Did you know that art sales topped $60 billion in 2014, a 67 percent increase over 5 years? And, 75 percent of art collectors bought art for collecting purposes, but with an investment in mind—this figure is up a significant 53 percent from just two years earlier in 2012.
What’s more, pieces sold at auction in 2014 jumped more than 25 percent to $15.2 billion, with a record 1,679 sales worth $1 million or more. [CNBC]
These numbers may seem promising, but there’s a lot more to art investing than meets the eye. And when it comes to your finances, you need to make sure you have all the facts before you take the plunge.
So, is art collecting a valid investment strategy?
The truth is, it depends. Collecting may not be right for everyone, and your knowledge about collecting, the art market, and investing all play a factor. Answering these seven questions will help you determine if art collecting is a smart investment for you.
Have you done the research?
Learning about the history of the artist and the specific piece you’re interested in can boast better returns on your investment than blindly buying an artwork. Why? The more you know going into a purchase, the better you can assess the value of the piece.
Value can be affected by everything from sales price history and the condition of a piece to the story and life of the artist. So, ask yourself these questions to educate yourself about an artwork.
Do you have the work’s provenance?
Art collecting can be a valid investment, but again, it comes down to the valuation of your pieces. And, the best way to prove an art’s value is through provenance. This documentation of an artwork’s story, ownership history, and accolades provides authentication and context that can point to the long-term value of a piece.
Do you have a good strategy?
There are so many moving parts when it comes to art collecting that it can be hard to know where to begin. Like any other type of investment, you are going to need a strategy in order to come out in the black.
A successful art investment strategy will include defining your scope, doing the research, building relationships, determining a budget, and understanding the market. Learn more about developing a winning collection here.
Do you understand this type of investment?
Art collecting can be worth investing in as long as you understand what you are getting into. CNBC compares art to venture-capital investing: “Just as every startup is unique, so too are works of art. Some have a track record of success, but many are prone to the whims of the market.” And like startups, it can be difficult to determine the exact value of a piece’s worth.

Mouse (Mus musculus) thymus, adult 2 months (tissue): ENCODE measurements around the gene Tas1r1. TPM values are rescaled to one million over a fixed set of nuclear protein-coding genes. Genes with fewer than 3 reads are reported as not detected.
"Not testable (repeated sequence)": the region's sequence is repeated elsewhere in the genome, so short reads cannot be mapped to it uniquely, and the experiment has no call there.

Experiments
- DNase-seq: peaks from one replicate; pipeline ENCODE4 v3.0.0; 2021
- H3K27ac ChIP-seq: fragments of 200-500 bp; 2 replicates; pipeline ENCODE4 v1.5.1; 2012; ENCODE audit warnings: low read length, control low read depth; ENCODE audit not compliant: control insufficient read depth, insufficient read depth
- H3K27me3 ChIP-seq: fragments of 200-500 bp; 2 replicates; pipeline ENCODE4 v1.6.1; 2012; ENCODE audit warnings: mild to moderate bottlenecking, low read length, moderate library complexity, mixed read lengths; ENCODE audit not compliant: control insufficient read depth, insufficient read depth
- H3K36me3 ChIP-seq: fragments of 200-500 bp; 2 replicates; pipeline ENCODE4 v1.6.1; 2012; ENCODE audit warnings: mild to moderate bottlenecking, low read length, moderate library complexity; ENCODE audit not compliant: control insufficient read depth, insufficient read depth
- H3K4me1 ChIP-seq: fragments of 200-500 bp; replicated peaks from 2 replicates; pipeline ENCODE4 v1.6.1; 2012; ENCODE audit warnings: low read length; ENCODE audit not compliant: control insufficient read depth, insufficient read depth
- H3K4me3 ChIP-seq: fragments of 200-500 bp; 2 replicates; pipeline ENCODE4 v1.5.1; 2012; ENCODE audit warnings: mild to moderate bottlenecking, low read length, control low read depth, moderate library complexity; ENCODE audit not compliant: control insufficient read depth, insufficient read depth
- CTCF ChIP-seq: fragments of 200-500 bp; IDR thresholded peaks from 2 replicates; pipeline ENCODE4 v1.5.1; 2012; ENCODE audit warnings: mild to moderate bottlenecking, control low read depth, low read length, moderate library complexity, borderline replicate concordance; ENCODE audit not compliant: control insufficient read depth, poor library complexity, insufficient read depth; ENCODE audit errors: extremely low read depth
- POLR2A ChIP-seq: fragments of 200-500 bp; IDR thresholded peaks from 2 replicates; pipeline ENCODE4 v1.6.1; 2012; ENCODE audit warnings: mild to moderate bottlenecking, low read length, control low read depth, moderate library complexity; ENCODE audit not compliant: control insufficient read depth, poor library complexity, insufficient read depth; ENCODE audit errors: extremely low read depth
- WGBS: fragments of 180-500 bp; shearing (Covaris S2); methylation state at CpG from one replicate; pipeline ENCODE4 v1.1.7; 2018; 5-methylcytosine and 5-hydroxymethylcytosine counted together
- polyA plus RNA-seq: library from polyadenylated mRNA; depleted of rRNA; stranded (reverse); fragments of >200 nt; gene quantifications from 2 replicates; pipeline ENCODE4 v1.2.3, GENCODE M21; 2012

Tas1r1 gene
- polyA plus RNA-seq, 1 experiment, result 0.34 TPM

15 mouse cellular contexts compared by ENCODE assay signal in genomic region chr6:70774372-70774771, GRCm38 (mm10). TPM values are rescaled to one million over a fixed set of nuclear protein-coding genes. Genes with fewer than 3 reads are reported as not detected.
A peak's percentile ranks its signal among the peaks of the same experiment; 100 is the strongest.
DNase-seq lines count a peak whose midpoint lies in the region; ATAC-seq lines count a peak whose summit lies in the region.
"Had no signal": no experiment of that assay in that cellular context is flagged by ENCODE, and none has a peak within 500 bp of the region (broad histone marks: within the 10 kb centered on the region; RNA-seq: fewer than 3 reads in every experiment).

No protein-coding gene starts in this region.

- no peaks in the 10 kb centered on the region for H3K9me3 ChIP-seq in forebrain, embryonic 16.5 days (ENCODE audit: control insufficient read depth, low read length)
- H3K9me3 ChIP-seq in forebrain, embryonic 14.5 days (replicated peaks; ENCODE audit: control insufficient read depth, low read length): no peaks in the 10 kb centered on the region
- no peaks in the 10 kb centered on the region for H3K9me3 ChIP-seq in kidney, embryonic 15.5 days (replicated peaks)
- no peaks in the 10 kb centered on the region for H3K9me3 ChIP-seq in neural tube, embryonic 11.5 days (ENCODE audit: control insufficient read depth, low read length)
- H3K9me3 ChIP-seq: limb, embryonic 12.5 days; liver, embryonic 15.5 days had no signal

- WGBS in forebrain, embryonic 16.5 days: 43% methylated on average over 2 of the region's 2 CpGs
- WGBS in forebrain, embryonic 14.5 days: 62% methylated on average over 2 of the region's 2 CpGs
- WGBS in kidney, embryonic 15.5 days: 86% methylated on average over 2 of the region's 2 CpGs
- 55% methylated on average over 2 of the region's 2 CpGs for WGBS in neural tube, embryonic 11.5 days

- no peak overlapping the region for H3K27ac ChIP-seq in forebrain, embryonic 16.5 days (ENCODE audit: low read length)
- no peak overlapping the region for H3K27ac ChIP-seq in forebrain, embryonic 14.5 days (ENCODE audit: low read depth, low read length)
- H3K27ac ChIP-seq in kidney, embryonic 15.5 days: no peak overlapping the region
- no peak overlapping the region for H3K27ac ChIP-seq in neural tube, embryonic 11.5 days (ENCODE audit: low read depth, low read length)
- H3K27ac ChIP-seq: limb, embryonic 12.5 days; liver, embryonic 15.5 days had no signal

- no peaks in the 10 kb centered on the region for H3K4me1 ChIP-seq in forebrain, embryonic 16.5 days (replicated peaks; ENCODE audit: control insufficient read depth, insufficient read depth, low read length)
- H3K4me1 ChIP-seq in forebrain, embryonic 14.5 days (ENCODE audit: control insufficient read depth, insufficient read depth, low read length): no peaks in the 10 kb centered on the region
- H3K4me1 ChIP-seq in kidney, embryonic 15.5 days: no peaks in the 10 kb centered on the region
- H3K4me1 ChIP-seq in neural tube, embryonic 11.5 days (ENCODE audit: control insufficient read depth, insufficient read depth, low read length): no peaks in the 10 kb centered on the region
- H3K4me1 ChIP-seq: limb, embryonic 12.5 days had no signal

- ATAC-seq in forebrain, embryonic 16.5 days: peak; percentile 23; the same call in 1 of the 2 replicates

While the art world is changing thanks to technology, the reliance on a traditional gallery-focused system still plays a part in the valuation of art. And, the bigger problem, explains financial advisors at Personal Capital, is that the fine art market is highly manipulated by collectors, galleries, and auction houses—and this can greatly affect the perceived value of a piece.
Another layer of complexity added to the equation is the costs associated with buying, maintaining, and selling art, adds Personal Capital. In fact, you may be responsible for a lot, including a buyer’s premium at auction, sales tax, insurance, travel costs, maintenance, appraisal fees, and so on. Just don’t forget that the Internal Revenue Service will collect roughly 28 percent in capital gains taxes when you sell.
Do you understand the market?
If one thing’s for sure, it’s that the art market fluctuates, and this must be understood when trying to see a return on your art investment. For instance, the contemporary art market which is most popular amongst today’s collectors is also the most volatile.
Forbes explains that a high demand for one artist’s work can, and usually will, affect the market for a similar artist. For this reason, having a diverse collection of artists and styles is key for your investment, as well as following the age-old investing motto “buy low, sell high.”
It’s also important to understand that collecting in the primary market—when an artwork is sold for the first time—is the riskiest investment move to make. Of course, it’s truly impossible to know if an emerging artist’s career will take off.
And, unlike Warhol and Picasso, the increase in value you will see from a lesser-known artist’s work is typically much smaller. However, you are also buying the art at a much lower price, so it could be worth the investment if you find the right artist. Just be ready to pound the pavement, make connections, and see lots and lots of art.
In short, you have to know what you are buying, and it has to be great art. Learning about art movements and history while staying up-to-date on the latest art trends will enable you to follow along with the changing market.
Do you have a reputable art advisor?
If the world of art investing seems complex, you are not alone. That’s why many art collecting experts recommend hiring an art advisor that’s not only knowledgeable but trustworthy. Art advisors can guide you through this complex terrain and assist with a myriad of collecting endeavors. They can guarantee you have the proper insurance, inform you when it’s time to sell, and much more.
Art collecting is like any investment.
Investing in art is not as straightforward as one would hope. It’s important to understand what goes into the investment, how the art market works, and the people and strategies that will make collecting art worthwhile. Thinking through these issues carefully will help you decide if collecting art is a valid investment for you.
Find more in-depth discussion about collecting in our Essential Guide to Collecting Art to understand the whole lifecycle of a collection.